It’s unclear what the NSW government is paying in rent for its first ‘mini-village’ for disaster survivors, but one suggestion for spending the council revenue is being heard today.
In agenda notes for today’s ordinary Ballina Shire Council meeting, staff said the rental lease between the state government and the council for land on the Wollongbar Sports Field included a confidentiality clause.
‘Any public discussion on this Notice of Motion should not refer to the rental figure, unless Council resolves into confidential session,’ the notes said.
Terms of the lease were to remain ‘strictly confidential’.
Staff also explained the government was paying rent to the council on a monthly basis and had ‘the option to terminate with one month’s notice’.
‘Whilst the lease is for a period of two years, the full receipt of the funds may not eventuate if the lease is terminated early,’ staff notes read.
The NSW government announced earlier this month $350 million in funding for up to 2,000 temporary emergency ‘housing pods’, which so far appear similar to so-called ‘dongas’ used on construction and festival sites.
Wollongbar ‘way of life’ under pressure, says Greens councillor
Greens Ballina Shire Councillor Simon Chate didn’t refer to the lack of guaranteed funds in the confidential deal when putting forward his motion for money raised to be spent on a new bike path to Alstonville.
Cr Chate’s notes said while the government’s planned emergency accommodation in the form of up to 130 temporary ‘housing pods’ on the sports field for disaster survivors was an ‘essential and appropriate response in the current climate’, the community of Wollongbar needed to be acknowledged.
An expected influx of people, infrastructure and vehicles to Wollongbar would, he said, add pressure on existing village infrastructure and the ‘way of life’ there.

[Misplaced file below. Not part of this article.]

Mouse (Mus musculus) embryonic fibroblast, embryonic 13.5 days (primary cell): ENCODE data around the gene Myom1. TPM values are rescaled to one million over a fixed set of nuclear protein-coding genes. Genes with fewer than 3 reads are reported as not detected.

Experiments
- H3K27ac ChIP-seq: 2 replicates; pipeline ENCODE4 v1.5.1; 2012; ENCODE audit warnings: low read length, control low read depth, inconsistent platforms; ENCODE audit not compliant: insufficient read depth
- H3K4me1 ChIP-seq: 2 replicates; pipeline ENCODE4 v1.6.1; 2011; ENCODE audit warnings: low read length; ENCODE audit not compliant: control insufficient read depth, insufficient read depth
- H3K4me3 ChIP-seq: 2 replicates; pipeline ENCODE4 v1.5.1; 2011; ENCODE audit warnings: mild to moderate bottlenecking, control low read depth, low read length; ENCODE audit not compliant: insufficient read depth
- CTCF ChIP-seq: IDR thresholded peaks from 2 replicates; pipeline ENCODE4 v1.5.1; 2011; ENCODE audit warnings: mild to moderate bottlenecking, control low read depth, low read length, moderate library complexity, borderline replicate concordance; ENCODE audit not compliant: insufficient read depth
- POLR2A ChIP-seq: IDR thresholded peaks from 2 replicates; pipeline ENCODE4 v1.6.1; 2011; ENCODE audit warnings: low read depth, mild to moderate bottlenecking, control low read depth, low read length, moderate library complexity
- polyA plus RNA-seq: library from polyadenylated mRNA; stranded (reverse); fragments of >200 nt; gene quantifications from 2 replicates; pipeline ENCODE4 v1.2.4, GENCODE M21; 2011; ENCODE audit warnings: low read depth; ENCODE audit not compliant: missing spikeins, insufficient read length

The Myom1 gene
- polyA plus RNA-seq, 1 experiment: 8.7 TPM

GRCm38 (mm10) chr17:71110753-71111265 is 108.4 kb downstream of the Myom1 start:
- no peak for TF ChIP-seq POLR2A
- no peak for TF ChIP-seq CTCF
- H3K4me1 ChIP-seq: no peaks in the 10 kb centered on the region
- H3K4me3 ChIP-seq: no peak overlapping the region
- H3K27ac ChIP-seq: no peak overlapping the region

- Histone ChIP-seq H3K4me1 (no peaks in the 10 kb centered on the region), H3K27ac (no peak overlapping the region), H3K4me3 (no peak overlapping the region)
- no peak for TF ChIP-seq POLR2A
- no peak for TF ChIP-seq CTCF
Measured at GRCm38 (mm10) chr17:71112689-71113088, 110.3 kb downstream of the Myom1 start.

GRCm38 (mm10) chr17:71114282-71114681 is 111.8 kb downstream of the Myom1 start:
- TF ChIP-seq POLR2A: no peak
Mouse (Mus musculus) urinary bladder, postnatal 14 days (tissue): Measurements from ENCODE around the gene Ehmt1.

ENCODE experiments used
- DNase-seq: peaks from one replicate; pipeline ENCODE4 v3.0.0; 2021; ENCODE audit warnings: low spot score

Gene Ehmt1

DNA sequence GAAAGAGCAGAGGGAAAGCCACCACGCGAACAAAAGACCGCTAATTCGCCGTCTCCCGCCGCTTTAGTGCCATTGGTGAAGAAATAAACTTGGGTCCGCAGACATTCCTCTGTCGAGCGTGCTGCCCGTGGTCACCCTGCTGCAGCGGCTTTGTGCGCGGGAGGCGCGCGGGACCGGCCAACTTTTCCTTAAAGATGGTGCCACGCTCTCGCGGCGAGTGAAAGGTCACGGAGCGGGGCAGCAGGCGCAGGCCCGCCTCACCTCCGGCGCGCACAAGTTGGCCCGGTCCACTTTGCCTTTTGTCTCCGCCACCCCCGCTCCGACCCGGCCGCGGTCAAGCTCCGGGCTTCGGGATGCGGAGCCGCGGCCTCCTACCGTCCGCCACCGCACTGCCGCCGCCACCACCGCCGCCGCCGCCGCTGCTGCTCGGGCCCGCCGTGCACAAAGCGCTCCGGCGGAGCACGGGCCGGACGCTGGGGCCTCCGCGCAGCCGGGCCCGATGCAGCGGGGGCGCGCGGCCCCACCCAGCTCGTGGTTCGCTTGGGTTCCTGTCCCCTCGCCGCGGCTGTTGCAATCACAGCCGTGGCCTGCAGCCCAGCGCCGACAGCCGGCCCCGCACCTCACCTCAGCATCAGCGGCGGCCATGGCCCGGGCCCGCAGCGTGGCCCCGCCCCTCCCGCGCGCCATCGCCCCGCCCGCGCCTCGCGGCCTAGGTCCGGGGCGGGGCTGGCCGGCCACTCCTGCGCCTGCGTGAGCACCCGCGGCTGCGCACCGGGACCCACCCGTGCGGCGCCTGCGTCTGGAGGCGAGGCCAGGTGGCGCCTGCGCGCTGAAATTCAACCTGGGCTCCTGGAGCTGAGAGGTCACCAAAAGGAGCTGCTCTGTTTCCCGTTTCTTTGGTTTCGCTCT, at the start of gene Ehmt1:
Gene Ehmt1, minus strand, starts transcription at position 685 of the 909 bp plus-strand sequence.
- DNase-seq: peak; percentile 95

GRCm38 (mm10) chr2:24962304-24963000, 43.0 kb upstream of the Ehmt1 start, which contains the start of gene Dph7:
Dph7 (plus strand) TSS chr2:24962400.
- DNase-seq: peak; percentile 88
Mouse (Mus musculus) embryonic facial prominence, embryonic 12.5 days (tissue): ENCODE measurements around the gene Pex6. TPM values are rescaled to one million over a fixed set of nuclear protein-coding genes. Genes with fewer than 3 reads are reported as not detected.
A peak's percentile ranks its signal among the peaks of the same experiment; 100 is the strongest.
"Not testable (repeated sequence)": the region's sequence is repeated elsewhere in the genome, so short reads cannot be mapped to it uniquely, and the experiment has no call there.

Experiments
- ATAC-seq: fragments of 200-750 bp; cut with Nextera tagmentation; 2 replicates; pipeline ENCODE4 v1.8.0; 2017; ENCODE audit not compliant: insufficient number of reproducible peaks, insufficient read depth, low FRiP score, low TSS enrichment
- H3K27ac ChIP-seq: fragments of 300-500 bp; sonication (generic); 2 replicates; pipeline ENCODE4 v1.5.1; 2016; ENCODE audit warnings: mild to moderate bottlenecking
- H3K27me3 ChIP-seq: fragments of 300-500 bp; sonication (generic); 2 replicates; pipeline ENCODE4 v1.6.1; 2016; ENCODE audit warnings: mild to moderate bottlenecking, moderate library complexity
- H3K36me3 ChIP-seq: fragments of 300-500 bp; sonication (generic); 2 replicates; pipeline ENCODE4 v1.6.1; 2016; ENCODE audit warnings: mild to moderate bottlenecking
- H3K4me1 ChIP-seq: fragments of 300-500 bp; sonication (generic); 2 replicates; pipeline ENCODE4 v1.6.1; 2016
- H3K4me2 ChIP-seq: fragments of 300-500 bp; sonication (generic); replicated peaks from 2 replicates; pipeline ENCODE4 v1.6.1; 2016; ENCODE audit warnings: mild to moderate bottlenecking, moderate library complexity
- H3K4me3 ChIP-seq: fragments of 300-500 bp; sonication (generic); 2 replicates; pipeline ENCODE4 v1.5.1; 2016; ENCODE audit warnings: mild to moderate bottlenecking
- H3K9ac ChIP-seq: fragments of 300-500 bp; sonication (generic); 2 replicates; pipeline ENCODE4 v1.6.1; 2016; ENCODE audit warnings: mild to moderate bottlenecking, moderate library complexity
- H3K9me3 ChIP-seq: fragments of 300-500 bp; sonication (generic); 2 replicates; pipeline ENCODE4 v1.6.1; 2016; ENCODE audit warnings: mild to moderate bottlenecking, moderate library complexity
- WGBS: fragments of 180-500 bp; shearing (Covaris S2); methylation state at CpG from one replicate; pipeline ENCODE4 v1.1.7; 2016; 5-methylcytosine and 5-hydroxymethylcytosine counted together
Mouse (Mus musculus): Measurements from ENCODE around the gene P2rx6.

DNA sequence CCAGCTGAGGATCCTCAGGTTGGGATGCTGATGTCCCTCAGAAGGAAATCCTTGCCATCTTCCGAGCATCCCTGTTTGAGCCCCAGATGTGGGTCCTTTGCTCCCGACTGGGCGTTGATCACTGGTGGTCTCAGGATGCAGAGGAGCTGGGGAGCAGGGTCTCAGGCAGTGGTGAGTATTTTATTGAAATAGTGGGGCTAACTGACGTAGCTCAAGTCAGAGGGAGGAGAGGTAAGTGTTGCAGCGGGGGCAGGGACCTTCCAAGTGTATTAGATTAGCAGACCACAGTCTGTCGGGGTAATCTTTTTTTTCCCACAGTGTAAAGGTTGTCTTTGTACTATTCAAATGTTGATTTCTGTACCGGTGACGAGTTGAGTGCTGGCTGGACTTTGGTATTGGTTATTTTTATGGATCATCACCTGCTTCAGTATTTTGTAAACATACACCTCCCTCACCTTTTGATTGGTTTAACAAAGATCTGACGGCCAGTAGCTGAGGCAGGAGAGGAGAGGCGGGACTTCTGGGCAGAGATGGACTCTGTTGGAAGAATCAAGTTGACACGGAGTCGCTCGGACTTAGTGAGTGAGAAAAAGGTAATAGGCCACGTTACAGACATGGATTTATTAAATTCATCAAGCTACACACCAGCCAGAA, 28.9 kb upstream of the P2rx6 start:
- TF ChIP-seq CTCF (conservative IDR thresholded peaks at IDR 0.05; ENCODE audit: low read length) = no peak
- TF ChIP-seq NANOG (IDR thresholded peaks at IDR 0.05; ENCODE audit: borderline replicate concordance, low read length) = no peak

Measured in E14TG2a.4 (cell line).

The Greens councilor called for ‘appropriate compensation’.
Call for urgent investigation of new bike path on ‘very dangerous’ route
The track between Wollongbar and Alstonville would run along Pearces Creek Road, a route the councilor described as ‘very dangerous’ for bike riders and pedestrians.
Yet, he said, it was the only available option for pedestrians and cyclists travelling to and from Alstonville.
‘Many cars travel along this road at between 60 – 80kph and pedestrians and cyclists risk their lives by having to travel on the road itself,’ Cr Chate wrote in notes for his motion.
The motion also called for the council to urgently investigate and cost the path project, and for any remaining funds to be directed to other areas of benefit to the Wollongbar community, such as footpaths.
Council plans already underway for new bike path
Staff notes on Cr Chate’s motion said there were plans for a new shared pathway already in a draft Delivery Program for 2022/23 to 2025/26.
The program included $110,000 for path works on Pearces Creek Road in 2025/26, as identified in the Pedestrian Access and Mobility Plan (PAMP), staff said.
But staff said the council was required to make sure there was a shared access way from the Pearces Creek Road entrance to Alstonville before it started building the new pathway through the sports field.